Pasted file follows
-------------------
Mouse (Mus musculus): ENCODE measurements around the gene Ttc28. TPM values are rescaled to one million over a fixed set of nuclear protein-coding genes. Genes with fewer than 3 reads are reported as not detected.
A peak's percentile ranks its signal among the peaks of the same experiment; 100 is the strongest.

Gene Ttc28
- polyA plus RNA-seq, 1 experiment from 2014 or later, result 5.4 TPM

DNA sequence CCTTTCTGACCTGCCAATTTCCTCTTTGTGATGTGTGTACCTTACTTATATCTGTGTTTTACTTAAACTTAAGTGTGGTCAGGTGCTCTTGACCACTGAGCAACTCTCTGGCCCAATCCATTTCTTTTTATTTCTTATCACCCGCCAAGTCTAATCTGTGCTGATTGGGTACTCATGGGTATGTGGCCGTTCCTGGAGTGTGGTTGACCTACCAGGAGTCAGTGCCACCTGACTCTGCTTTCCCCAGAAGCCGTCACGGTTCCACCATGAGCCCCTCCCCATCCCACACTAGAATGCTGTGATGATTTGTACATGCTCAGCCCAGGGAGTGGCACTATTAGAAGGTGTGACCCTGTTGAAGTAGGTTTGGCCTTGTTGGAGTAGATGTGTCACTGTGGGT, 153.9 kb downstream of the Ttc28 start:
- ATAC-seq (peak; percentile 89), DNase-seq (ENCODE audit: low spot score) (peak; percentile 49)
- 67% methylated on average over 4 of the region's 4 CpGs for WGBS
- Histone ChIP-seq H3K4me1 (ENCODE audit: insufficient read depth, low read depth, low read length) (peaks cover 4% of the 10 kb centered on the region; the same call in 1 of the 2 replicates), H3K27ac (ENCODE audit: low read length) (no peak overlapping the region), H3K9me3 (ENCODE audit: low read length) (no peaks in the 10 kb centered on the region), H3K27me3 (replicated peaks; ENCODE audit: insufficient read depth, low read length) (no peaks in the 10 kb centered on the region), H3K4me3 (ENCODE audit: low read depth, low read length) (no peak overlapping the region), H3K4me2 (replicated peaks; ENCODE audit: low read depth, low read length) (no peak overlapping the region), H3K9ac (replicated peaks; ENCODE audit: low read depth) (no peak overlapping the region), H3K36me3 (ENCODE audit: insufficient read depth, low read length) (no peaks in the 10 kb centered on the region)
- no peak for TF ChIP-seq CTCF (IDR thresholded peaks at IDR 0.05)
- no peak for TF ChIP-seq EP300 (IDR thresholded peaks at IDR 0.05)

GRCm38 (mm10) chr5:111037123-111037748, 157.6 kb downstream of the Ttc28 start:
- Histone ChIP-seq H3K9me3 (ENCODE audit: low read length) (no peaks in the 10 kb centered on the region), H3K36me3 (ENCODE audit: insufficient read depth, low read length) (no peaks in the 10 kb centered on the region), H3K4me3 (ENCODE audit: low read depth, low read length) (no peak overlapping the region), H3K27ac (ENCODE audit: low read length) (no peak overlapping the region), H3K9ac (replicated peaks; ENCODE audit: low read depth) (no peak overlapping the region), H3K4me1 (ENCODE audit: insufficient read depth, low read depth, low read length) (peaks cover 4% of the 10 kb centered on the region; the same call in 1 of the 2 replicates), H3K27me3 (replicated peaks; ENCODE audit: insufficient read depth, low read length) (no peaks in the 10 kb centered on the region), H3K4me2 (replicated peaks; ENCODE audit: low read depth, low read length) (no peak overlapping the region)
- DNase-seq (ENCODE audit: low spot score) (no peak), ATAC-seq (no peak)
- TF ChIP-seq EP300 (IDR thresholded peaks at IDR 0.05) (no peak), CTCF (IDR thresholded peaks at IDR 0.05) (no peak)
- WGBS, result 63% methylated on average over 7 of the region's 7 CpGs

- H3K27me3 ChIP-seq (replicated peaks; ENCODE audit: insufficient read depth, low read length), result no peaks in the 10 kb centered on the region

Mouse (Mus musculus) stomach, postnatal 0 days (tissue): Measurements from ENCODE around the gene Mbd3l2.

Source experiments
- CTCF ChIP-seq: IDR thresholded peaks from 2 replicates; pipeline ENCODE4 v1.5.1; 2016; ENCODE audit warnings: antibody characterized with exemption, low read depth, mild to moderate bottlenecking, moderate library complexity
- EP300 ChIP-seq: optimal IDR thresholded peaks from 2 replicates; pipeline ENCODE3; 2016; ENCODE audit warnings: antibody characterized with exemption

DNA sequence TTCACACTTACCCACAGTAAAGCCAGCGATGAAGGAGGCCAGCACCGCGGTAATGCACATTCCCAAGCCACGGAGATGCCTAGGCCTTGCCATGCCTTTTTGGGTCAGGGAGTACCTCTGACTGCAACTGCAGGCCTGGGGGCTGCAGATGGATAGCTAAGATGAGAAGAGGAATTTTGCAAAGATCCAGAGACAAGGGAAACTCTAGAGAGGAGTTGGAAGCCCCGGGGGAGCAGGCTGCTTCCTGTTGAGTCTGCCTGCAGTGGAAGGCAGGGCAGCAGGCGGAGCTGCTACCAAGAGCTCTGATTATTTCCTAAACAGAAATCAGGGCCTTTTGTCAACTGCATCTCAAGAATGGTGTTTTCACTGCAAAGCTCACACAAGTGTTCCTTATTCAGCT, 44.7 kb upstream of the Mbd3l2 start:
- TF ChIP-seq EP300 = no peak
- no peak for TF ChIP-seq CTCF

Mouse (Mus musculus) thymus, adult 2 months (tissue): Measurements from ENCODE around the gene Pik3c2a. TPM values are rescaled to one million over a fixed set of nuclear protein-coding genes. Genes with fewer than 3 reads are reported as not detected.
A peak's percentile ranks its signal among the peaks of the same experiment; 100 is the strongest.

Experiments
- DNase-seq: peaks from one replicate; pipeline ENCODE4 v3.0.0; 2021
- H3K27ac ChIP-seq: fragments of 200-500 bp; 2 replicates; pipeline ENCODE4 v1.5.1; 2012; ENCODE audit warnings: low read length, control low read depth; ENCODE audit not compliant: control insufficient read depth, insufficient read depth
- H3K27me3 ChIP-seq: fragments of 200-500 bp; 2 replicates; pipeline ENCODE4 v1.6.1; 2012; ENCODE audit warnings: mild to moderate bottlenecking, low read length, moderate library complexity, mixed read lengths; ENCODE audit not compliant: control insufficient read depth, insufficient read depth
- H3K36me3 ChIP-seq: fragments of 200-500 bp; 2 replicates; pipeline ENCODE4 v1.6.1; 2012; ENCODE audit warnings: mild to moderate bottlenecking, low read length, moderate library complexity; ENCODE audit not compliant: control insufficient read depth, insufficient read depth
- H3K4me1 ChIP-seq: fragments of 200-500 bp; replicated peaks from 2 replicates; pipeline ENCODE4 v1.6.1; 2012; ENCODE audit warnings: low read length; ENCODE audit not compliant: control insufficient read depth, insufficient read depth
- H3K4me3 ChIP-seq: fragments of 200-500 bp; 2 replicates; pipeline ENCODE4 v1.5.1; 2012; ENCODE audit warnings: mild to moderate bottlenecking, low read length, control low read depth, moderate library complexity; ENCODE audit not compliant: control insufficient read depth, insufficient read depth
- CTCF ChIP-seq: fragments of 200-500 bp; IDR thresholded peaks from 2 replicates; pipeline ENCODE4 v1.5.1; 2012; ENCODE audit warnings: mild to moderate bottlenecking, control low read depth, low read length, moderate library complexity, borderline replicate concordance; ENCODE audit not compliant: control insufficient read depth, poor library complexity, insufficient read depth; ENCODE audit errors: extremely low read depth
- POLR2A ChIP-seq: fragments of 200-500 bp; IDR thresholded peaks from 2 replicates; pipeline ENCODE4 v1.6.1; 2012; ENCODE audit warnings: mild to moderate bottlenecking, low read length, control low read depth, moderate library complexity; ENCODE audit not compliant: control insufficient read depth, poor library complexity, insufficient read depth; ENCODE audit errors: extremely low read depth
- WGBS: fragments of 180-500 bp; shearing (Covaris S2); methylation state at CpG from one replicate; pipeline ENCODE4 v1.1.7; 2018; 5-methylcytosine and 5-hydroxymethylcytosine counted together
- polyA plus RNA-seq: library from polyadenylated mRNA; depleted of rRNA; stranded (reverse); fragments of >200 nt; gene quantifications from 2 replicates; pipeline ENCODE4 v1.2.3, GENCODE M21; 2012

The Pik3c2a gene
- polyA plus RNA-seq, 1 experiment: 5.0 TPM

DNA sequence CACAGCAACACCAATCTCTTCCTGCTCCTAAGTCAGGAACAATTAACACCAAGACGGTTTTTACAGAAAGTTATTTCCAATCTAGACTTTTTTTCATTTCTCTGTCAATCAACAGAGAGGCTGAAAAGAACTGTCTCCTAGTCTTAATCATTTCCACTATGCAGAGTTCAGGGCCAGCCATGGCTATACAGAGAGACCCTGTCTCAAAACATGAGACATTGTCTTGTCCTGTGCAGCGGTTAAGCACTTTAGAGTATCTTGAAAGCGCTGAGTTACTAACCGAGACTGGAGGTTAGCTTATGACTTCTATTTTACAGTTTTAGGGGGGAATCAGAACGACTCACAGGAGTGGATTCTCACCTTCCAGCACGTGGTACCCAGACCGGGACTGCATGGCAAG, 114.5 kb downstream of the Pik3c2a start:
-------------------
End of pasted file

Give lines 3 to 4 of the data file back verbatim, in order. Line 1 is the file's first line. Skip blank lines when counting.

Gene Ttc28
- polyA plus RNA-seq, 1 experiment from 2014 or later, result 5.4 TPM